3. Use data well
It is essential to point the consultant to the data and information that you already possess. Mapping this data out in a manner that highlights the gaps allows for the subsequent strategising to be precise and effective.
4. Involve multiple stakeholders
Antarang greatly benefitted from involving numerous stakeholders across all levels right from the start of the process. Priya notes that knowing when to bring in certain stakeholders ensured that the process was smooth and had buy-in, and prevented any unpleasant surprises. Strongly echoing this sentiment, Venil highlights that involving diverse stakeholders in their committees and working groups got them to be more invested in the processes and their outcomes. Including multiple voices also enabled the team to receive inputs from those closest to the ground, who were able to provide detailed and practical feedback on what would work and what would not.
5. Internal capacity is key
Venil mentions that at least two members of the team should be able to dedicate approximately 50 percent of their time to the process. This is because the capacity of the external facilitator cannot compensate for the context and in-depth insights that the internal team can provide. Since the external facilitator will need to keep coming back to the internal team, it is integral for the team to possess the internal capacity to effectively anchor a strategic overhaul.
Advice for funders
1. Make space for honesty and openness
A donor’s commitment to the organisation’s success must go beyond simple financial transactions. Maintaining an open line of communication with the grantees fosters greater honesty and clarity. By being transparent with their donors about the roadblocks to their growth, Antarang leveraged their donor’s capabilities and strengths to collaboratively tackle the organisational issues they faced.
2. Let nonprofits decide their scale approach
In this instance, Antarang chose scale using a non-linear approach. This was possible because their donors helped provide the resources they needed to understand their readiness and capacity for scale and the different scale models available, and accordingly choose what would work best.
3. Invest in organisational development
The team emphasised the importance of investing in organisational capacity, noting that it is critical for an organisation to have a clear sense of direction and an ambitious vision. Antarang’s strategy, for example, gave them a focused implementation plan (including the capacities they needed to build), a non-linear scaling plan that leveraged partnerships and existing investments, a sharp understanding of what they could and could not do, and a clear picture of what support they needed from donors.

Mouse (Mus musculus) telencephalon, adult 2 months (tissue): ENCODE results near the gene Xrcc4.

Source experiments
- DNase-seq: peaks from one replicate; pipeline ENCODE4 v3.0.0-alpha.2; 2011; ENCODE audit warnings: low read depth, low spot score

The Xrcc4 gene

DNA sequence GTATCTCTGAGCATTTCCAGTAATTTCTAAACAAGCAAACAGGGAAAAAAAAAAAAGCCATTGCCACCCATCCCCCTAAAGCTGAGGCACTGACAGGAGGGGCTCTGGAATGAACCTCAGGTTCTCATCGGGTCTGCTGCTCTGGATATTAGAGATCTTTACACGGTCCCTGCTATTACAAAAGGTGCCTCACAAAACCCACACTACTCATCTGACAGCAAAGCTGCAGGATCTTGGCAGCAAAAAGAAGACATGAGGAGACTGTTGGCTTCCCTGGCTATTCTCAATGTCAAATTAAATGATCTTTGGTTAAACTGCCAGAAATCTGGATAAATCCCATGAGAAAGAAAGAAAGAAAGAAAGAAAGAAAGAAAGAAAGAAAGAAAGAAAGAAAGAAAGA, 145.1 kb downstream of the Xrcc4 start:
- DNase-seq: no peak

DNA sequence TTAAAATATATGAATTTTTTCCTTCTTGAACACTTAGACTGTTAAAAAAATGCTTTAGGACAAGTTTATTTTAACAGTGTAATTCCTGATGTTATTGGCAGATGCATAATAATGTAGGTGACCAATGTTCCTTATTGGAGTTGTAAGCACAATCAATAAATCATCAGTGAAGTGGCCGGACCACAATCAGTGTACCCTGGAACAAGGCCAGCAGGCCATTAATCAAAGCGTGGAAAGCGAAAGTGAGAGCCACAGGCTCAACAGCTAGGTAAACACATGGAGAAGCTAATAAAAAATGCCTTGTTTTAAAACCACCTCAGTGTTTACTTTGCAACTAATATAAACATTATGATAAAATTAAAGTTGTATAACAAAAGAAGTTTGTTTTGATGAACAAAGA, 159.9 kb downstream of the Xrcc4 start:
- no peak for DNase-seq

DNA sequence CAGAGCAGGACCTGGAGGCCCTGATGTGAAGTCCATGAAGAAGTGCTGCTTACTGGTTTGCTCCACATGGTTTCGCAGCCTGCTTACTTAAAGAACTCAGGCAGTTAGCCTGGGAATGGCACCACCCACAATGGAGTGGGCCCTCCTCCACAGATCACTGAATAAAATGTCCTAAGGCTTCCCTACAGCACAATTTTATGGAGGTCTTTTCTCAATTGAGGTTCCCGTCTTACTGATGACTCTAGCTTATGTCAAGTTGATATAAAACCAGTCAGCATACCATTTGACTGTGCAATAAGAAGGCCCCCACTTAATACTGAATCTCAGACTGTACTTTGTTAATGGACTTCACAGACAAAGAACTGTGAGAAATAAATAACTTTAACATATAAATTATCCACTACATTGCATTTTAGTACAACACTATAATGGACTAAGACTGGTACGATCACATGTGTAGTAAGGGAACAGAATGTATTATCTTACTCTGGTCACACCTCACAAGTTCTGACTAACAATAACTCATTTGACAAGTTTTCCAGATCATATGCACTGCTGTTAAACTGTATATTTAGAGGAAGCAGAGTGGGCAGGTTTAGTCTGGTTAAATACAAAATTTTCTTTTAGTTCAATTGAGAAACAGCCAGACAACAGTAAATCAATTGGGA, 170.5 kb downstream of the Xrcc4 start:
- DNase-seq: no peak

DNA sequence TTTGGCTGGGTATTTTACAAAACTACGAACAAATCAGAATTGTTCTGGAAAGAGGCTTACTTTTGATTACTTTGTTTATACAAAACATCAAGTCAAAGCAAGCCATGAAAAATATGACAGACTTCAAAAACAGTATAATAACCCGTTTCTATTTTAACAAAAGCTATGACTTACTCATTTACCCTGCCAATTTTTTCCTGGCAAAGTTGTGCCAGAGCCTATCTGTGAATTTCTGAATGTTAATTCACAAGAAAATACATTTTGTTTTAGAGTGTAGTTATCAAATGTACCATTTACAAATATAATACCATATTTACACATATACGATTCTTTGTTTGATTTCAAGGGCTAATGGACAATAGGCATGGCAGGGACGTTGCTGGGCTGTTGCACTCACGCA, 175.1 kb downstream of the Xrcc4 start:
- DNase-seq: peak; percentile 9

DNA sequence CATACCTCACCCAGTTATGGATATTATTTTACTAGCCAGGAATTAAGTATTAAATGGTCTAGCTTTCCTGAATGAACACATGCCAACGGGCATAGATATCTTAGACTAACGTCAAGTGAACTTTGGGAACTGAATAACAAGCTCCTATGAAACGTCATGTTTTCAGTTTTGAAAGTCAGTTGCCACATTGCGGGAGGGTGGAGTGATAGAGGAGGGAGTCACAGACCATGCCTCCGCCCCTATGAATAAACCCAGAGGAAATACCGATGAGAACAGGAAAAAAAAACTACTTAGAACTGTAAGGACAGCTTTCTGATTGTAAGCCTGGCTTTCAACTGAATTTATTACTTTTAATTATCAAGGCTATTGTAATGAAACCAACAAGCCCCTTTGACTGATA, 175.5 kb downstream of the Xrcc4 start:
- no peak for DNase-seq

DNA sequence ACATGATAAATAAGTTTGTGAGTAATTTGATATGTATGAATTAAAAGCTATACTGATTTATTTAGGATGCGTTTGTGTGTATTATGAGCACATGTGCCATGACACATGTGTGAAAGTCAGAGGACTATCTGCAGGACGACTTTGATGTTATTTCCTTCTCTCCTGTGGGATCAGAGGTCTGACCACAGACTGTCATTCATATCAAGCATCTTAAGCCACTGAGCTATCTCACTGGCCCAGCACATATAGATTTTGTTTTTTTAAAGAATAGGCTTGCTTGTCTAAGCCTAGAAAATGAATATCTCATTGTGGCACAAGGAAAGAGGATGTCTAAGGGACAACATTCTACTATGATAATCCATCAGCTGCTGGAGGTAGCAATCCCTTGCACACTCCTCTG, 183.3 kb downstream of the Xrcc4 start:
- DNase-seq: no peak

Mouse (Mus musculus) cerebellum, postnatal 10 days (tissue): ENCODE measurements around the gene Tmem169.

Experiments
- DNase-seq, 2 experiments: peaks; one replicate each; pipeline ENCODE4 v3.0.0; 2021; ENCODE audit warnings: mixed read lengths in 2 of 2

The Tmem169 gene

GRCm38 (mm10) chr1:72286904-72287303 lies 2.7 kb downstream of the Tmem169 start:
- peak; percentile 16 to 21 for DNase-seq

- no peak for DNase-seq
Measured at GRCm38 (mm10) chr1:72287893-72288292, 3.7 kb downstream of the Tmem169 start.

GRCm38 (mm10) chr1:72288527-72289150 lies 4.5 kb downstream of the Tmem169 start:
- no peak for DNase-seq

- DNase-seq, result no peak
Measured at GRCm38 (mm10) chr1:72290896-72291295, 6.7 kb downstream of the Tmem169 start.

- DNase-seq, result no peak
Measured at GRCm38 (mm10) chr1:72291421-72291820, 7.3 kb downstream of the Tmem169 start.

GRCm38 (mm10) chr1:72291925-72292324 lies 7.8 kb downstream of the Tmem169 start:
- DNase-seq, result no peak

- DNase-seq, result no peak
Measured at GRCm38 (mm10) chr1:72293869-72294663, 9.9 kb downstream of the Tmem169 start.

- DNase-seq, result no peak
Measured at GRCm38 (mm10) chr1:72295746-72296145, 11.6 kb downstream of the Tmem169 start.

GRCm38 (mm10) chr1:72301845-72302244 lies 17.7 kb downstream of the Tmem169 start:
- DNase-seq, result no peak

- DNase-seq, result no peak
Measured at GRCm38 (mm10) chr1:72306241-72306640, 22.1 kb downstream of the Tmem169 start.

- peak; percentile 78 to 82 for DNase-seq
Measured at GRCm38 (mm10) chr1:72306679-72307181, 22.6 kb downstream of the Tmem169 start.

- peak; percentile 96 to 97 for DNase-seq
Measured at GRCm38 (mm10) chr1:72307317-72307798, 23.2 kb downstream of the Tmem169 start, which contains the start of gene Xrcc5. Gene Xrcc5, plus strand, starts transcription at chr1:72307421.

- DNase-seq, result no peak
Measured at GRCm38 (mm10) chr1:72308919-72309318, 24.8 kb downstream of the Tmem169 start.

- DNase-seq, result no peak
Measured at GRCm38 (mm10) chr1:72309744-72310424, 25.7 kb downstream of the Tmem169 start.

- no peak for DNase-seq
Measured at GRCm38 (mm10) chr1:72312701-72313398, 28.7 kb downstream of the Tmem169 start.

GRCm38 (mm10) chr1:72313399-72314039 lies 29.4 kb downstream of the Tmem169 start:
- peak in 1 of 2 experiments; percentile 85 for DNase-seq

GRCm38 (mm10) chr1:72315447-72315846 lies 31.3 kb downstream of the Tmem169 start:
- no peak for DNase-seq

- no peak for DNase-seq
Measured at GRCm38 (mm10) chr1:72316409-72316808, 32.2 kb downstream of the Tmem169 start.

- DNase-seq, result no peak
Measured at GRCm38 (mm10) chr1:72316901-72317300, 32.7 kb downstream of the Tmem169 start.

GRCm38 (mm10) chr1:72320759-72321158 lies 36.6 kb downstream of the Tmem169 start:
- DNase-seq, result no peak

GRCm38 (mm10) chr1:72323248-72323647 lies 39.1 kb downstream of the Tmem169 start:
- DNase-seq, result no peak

These aspects of an organisation’s work and plan can be fostered through holistic support that does not solely target the organisation’s programmes. “Either you can keep giving money only for programmes, or help build capacity so that we can deliver them more efficiently,” Venil says.
About Priya Agrawal and Venil Ali
Priya Agrawal is the founder-director of Antarang Foundation. An Ashoka fellow and a former advertising professional, Priya has now spent two decades leading organisations in the development sector.
Venil Ali started her work in the development sector in 2004, volunteering while pursuing her graduation. She started an after-school centre called LEAP in 2008 that catered to approximately 60 students at Matunga Labour Camp, Mumbai. In 2009, Venil joined the first cohort of the Teach For India Fellowship. Post her fellowship, she joined Teach For India as a staff member and played different programmatic roles before becoming the city director of Mumbai. She also built out all tutor operations at an EdTech start-up. Currently, Venil is the senior director of programmes and scale at Antarang Foundation. She hosts a podcast called A New Kind of Celebrity, which highlights the work of different changemakers.